The name George Walton would lead a historian to think of the gentleman from Georgia who was one of the signers of the Declaration of Independence. But a numismatist instead thinks of the mid-20th century George Walton who was the owner of one of the 1913 Liberty Head five-cent pieces. There are only five known of this famous rarity, all of which were previously owned by Col. E.H.R. Green, from whose estate Eric Newman and B.G. Johnson of St. Louis purchased them in the 1940s.
But the greatness of George O. Walton was only complemented by his ownership of this important nickel. However, his contributions to numismatics somehow get lost in all the publicity that has surrounded the loss, and the recovery, of this rare coin.
George Walton had vast holdings of Charlotte and Dahlonega gold coins, plus the coins of the Bechtler family and Templeton Reid, as well as a large collection of paper money, including southern state bank notes, issued and used prior to the Civil War, and Confederate currency. For more information about the man, I reference what was written in a Stack’s catalog of his collection offered in 1963. As early as 1937 George Walton was well known to the Stack family. He would visit our shop and talk for hours with Joseph and Morton. They were amazed at how much this young man knew about southern currency. From these early encounters a mutual friendship and respect grew. When the Stacks needed guidance on the history and money of the pre-Civil War period, George Walton’s great knowledge in this area was put to use.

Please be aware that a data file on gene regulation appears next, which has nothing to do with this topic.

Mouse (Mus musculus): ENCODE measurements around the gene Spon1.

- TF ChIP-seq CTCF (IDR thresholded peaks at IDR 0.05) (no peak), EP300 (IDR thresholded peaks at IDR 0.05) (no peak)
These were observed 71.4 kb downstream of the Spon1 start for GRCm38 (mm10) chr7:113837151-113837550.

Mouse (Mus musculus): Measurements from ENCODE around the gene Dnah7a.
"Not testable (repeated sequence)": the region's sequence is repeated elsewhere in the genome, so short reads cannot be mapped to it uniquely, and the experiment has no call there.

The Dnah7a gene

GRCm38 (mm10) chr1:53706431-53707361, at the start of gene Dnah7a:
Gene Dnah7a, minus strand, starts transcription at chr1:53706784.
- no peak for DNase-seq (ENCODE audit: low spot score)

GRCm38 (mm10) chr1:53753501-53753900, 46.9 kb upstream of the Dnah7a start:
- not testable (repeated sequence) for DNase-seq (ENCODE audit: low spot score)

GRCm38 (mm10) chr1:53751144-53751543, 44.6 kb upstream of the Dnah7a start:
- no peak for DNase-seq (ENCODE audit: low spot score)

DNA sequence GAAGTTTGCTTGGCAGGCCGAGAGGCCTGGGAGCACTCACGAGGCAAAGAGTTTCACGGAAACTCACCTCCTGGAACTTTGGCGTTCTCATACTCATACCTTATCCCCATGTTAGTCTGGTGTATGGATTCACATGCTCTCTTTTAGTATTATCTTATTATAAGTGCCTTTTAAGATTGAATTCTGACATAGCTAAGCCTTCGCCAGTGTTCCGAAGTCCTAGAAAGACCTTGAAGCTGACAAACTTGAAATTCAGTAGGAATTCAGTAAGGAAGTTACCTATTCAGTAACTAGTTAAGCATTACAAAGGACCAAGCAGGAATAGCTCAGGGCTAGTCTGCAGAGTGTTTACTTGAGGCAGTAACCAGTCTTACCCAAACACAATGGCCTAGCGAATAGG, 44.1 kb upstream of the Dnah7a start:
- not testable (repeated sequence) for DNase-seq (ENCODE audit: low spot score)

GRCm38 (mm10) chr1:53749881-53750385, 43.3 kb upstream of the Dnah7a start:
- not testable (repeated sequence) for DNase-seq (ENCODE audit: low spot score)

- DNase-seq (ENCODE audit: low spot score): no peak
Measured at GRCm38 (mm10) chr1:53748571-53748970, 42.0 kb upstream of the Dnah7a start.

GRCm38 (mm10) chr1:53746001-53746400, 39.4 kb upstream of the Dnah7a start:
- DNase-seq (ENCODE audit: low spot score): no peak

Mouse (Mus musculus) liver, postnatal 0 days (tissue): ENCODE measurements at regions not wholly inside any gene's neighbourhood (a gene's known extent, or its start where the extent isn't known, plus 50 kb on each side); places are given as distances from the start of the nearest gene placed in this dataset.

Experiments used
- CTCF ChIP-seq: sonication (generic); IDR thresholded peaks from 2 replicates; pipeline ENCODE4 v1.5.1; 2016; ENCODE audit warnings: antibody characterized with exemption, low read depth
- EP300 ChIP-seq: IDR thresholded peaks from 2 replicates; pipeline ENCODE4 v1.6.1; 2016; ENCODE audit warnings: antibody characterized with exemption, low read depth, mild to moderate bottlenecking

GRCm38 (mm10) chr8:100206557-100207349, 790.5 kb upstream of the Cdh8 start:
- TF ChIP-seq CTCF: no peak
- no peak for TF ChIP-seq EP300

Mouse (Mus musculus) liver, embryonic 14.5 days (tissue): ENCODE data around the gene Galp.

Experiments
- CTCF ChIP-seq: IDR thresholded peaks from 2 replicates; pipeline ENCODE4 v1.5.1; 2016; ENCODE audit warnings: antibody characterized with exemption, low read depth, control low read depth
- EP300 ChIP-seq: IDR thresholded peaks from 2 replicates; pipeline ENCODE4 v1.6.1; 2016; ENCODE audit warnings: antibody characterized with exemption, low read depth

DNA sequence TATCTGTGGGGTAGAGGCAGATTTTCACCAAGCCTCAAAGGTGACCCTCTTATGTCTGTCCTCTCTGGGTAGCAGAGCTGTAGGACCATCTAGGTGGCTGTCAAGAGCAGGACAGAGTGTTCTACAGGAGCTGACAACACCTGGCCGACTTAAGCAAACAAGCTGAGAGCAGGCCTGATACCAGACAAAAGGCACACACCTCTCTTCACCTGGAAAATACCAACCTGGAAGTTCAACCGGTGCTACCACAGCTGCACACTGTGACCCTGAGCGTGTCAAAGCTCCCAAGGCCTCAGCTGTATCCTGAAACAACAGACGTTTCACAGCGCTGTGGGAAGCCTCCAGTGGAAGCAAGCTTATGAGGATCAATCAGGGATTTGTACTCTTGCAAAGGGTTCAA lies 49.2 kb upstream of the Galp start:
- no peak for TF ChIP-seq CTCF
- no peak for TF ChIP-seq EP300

George O. Walton was active in the American Numismatic Association, attended most conventions and also formed or participated in numerous coin clubs in the southeastern United States. Part of his livelihood came from being a bank inspector and appraiser for banks in the Carolinas, George, northern Florida and the mountainous areas of Virginia and Maryland. As he traveled through the towns and cities of these areas he made many friends and was also able to buy and sell southern gold coins and early paper money. Among the people served was the Reynolds family of tobacco fame and Dr. Conway Bolt, whose collection Stack’s sold in the early 1970s.
Beyond his affection for southern gold, Walton also had substantial holdings of territorial gold, not only the private gold of the Carolinas and Georgia. He often had a quantity of $50 gold pieces with him as well as those that remained in his bank) and loved to display them at ANA shows. He had a friendly rivalry with Amon Carter, Jr. who also had a large collection. At one point, some other collectors challenged them that they could not put together an exhibit of more than 100 pieces. George and Amon accepted the challenge and at the next ANA convention, between them they showed 101 territorial gold slugs, octagonal and round. It was like seeing the contents of a Wells Fargo chest on display. The challengers could not believe their eyes and never underestimated George or Amon again.
Unfortunately George, this knowledgeable numismatist and great friend of so many, was in a fatal automobile accident in 1962, on his way to a meeting of the Wilson-Goldsboro Coin Club. As was his style, he had with him many coins and these ended up spread over the highway. The police closed down the road and officers were assigned the task of picking up what they could find. Much was retrieved (but likely not all). After the collection was reassembled, it was given to Stack’s to sell at public auction by the Colonial-American National Bank of Roanoke, Virginia, who were the administrators of Walton’s estate.
The collection was so voluminous that it took two Stack’s catalogs to present it for sale. The Charlotte and Dahlonega gold and the private gold coins of the Bechtlers and Templeton Reid would have been a landmark sale on their own. But George Walton had gold coins of all denominations in quantity.
In the next part of this story I will outline the extent of his holdings and tell why we always thought him to be one of the legendary numismatists of the 20th century.